Black History Month, also known as African American History Month, is an annual celebration each February of the rich cultural heritage and contributions by African Americans as well as a time for recognizing their central role in our history. Started in the United States in 1976, it is also officially recognized in Canada and more recently has been observed in the United Kingdom and Ireland. Historians link its celebration to National Negro Week which was started by Carter D. Woodson, an American historian, to better coordinate the teaching of African American history. It was celebrated in February to reference the birthdays of esteemed abolitionist, Frederick Douglas, and President Abraham Lincoln who ended slavery with the Emancipation Proclamation on January 1, 1863.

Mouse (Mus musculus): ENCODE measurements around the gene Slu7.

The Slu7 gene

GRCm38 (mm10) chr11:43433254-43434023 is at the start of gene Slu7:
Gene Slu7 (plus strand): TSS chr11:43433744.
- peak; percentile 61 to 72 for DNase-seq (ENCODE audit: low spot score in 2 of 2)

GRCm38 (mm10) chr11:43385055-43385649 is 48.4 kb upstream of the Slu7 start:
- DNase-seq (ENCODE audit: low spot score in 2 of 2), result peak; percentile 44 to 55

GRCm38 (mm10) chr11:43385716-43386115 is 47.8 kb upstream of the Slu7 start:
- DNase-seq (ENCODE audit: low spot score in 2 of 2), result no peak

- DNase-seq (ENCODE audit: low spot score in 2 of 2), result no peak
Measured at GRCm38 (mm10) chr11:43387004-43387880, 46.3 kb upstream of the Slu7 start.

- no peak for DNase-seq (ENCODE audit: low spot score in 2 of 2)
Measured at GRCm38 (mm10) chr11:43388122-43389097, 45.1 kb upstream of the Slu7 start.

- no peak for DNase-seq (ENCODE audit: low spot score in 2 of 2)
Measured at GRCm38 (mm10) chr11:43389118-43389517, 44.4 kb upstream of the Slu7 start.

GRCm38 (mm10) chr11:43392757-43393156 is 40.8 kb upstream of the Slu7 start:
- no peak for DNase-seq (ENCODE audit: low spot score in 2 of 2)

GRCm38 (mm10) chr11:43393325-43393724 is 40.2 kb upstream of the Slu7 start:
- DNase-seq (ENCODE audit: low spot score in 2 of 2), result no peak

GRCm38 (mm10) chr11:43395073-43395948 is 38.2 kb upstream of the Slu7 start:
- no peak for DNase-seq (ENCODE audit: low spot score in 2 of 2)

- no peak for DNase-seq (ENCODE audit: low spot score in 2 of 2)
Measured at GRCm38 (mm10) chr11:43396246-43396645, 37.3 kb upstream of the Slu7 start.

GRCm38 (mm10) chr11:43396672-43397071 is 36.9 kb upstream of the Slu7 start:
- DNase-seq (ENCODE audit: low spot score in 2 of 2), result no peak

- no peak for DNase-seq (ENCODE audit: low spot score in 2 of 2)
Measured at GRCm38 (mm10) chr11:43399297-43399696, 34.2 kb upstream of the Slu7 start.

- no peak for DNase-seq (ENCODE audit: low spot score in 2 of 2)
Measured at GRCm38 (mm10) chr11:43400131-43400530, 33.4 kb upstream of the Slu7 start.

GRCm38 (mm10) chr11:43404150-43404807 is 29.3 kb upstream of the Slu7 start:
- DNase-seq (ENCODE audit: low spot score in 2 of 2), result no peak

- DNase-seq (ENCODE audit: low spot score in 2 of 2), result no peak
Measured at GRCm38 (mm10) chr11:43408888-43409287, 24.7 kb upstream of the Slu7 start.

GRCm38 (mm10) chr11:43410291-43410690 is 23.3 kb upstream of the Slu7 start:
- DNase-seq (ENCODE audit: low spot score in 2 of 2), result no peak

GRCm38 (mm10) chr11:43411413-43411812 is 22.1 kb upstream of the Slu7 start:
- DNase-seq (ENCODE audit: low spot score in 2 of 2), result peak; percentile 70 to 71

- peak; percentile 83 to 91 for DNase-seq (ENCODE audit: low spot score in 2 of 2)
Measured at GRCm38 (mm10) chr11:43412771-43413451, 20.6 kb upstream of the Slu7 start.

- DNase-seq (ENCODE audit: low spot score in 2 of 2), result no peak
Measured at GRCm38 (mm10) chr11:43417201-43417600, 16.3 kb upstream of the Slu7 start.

Every Black History Month, pioneers in African American history are acknowledged like Dr. Martin Luther King Jr., Rosa Parks, Muhammad Ali, and Harriet Tubman. We are shining a light on three Black Americans who are less well known and deserve to be celebrated for their achievements and notable contributions to engineering and technology, medicine and sports.